By Lindsay Wagner

While we didn’t see too many fireworks this month, February’s State Board of Ed meeting didn’t disappoint, filled with the usual mix of policy and politics.

Here are a few of the hotter topics that the State Board debated this month.

The practice of evaluating teachers based on student growth on tests might get the boot

North Carolina’s teachers are evaluated and rated in part on how well their students perform on standardized tests over time. Usually referred to as ‘student growth,’ it’s packaged into something known as ‘Standard 6’ and it could be on the chopping block.

There’s lots of controversy and anxiety over rating teachers’ performance this way—many teachers feel that this is a punitive measure that is largely out of their control, as a student’s socioeconomic status is known for playing a significant role in how well s/he fares on tests.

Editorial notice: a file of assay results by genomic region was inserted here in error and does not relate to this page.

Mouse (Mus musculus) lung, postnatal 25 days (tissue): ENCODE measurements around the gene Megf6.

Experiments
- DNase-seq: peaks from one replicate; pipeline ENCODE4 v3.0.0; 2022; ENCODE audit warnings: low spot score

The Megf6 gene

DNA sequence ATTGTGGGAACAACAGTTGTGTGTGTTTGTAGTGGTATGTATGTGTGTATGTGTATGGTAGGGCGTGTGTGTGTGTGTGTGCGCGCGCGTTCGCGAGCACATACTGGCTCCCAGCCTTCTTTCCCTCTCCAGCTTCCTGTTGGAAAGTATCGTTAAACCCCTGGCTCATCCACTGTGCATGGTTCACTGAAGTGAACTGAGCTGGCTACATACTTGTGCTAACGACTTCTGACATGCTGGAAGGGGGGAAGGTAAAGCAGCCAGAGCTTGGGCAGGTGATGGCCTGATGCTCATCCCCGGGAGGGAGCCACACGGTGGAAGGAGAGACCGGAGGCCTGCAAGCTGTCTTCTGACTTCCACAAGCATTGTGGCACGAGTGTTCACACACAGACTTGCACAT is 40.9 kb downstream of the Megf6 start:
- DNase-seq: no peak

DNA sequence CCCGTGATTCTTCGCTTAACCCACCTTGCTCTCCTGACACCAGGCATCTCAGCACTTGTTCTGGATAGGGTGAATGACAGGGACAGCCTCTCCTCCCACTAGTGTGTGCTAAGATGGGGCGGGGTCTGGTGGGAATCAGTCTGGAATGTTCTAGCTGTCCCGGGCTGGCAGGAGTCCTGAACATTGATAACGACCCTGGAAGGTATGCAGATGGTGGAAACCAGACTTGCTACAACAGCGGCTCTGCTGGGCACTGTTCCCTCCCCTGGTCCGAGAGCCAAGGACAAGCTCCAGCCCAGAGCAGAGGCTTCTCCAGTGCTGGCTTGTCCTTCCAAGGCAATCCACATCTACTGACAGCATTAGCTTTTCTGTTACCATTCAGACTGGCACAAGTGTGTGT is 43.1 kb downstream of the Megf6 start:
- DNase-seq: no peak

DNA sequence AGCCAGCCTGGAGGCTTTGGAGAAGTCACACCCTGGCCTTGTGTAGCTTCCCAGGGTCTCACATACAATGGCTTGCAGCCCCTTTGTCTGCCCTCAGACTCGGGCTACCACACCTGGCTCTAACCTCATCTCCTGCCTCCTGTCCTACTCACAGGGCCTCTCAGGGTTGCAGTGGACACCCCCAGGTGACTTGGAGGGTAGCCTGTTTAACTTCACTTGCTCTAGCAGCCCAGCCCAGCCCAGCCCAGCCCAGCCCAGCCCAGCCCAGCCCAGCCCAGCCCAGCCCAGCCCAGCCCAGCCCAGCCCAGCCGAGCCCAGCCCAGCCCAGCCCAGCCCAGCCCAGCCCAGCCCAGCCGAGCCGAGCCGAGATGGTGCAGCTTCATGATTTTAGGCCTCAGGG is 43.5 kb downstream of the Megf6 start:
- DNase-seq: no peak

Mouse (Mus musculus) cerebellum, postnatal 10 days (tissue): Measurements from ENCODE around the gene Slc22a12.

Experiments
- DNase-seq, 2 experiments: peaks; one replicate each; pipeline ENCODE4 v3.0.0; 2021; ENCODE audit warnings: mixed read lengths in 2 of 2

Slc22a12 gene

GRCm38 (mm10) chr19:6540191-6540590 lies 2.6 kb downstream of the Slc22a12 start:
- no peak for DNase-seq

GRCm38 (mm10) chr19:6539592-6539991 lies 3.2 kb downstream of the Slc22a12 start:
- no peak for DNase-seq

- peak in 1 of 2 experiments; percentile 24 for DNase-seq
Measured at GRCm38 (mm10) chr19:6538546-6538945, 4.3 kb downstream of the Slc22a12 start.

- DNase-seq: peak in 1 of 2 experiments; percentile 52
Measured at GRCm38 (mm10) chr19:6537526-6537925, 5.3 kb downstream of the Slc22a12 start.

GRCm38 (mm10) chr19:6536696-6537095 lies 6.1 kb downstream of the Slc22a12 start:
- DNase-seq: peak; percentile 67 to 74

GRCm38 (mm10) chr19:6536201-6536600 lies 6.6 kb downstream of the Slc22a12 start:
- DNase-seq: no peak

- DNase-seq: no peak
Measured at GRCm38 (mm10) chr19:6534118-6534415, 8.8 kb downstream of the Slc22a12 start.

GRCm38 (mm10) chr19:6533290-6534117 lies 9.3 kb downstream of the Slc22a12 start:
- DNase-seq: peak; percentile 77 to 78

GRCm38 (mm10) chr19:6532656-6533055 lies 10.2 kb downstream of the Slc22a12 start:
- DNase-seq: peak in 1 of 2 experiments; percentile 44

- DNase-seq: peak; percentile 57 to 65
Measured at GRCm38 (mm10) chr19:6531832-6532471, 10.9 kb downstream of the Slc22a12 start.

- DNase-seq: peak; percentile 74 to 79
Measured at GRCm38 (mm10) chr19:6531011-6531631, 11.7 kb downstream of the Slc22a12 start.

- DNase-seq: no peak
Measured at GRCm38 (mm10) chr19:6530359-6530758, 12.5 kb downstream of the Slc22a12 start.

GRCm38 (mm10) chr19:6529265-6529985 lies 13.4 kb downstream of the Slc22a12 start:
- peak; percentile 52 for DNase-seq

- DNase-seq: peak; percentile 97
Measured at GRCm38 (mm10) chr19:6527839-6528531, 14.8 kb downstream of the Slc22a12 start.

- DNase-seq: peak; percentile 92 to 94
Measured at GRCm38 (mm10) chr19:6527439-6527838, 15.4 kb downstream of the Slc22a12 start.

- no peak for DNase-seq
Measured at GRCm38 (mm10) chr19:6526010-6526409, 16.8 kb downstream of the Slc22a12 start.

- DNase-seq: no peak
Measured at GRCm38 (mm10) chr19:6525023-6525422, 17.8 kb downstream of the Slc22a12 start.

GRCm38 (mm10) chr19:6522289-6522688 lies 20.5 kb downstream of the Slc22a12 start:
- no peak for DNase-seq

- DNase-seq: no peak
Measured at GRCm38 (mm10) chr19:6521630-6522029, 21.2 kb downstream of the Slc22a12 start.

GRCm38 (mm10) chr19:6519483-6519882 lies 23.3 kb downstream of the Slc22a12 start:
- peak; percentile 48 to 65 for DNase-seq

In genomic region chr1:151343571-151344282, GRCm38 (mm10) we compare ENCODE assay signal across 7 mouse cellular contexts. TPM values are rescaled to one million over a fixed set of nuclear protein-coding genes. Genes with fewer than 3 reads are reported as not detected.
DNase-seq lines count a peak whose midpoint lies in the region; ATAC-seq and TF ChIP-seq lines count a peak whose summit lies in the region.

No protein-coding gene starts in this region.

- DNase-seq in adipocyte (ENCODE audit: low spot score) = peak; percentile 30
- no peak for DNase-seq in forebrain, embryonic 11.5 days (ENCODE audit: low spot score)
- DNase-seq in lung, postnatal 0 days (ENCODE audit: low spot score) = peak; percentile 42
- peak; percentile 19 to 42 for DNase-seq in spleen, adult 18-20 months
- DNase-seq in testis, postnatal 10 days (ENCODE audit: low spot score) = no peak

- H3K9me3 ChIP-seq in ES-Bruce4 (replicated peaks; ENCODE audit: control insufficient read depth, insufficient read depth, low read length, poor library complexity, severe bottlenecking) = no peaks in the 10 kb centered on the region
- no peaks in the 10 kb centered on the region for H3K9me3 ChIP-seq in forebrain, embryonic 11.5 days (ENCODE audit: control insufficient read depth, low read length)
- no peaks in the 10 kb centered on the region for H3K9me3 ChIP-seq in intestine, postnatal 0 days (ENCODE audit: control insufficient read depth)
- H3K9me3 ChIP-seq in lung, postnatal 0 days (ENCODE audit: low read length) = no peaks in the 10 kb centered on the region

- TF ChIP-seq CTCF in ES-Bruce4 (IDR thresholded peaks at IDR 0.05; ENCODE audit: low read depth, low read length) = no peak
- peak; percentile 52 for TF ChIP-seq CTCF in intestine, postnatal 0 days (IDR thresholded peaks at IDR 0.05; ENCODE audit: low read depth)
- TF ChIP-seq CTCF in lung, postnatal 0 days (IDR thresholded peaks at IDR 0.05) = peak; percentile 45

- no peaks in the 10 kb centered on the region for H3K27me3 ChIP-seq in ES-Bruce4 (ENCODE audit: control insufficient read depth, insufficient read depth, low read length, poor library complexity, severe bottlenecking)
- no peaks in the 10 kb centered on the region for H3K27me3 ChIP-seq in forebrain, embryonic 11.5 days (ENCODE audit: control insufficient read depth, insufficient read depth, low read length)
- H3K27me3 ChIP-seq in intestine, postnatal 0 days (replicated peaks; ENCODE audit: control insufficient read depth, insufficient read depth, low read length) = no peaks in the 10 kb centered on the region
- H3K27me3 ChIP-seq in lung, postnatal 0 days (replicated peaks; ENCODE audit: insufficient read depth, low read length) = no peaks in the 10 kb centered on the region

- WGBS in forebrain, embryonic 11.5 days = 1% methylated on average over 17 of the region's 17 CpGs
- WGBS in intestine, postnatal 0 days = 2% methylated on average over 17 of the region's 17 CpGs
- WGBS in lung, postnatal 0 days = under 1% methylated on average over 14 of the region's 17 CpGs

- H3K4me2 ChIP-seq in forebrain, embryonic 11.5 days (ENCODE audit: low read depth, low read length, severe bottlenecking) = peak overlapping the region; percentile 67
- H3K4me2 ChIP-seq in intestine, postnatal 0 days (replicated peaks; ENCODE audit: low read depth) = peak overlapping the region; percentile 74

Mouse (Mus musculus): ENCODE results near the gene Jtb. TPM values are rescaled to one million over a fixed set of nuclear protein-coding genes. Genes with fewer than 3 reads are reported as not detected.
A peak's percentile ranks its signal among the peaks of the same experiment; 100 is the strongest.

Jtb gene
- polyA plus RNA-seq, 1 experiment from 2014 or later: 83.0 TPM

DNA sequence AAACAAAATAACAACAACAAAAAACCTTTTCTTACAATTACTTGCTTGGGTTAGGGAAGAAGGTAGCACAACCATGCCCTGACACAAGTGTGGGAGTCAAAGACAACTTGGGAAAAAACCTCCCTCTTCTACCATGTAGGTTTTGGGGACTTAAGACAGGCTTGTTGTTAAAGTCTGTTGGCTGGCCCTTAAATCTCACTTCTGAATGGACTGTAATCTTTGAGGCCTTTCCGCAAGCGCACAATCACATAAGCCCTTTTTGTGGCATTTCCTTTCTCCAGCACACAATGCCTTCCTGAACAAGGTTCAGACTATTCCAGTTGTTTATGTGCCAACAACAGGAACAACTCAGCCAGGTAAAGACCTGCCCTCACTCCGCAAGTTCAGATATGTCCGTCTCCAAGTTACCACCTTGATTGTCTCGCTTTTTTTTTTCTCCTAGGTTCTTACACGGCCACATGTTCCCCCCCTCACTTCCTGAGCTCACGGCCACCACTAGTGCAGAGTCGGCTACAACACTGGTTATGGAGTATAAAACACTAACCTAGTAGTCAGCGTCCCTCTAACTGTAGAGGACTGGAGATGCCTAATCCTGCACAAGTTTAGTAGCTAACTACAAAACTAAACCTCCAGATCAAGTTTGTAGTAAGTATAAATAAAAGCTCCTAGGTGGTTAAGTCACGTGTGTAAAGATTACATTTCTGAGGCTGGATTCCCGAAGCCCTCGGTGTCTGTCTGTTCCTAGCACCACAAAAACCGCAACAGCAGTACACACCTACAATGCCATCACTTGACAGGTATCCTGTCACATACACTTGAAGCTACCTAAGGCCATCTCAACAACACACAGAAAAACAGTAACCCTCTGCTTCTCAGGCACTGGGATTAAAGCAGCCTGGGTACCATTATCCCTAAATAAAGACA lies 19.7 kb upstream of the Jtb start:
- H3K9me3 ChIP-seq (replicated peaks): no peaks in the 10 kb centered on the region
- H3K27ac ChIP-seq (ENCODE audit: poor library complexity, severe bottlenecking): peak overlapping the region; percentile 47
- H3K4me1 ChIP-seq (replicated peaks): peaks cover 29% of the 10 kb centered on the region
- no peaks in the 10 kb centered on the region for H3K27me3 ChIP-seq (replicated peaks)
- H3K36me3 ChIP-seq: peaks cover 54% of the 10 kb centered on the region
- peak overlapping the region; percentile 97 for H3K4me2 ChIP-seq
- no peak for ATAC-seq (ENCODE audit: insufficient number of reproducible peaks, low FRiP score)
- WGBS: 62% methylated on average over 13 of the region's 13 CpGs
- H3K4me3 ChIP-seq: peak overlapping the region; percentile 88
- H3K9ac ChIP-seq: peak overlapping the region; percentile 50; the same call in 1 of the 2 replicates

Board members discussed the possibility of eliminating Standard 6 altogether, something they’ll be able to vote on next month. DPI officials recommend eliminating Standard 6 for two reasons: first, teachers working in low performing schools who are rated as less than proficient based on their students’ tests have, by law, 90 days to bring that measure up — which is impossible to do since Standard 6 is an annual measure.

Second, said DPI’s Tom Tomberlin, the whole point of measuring student growth is to help teachers improve their performance. But his colleagues are finding that Standard 6 is doing the opposite—creating lots of anxiety for teachers and making them feel defeated, not motivated.

NC’s Teacher of the Year, Keana Triplett, explained:

“Standard 6 has always been a punitive measure,” said Triplett. When she gets her scores each year, her stomach drops, she said — and she sees great potential in eliminating the assessment mechanism.

On social media, some folks have raised concerns that because student growth shows up to some degree as an indicator in Standards 1-5 of the teacher evaluation system, that it will continue to be factored into a teacher’s evaluation. But DPI’s Tomberlin said at this time, there’s no change on the table other than eliminating Standard 6, although he acknowledged that local districts are ultimately the ones in charge of determining to what degree student performance on exams factors into teachers’ employment status.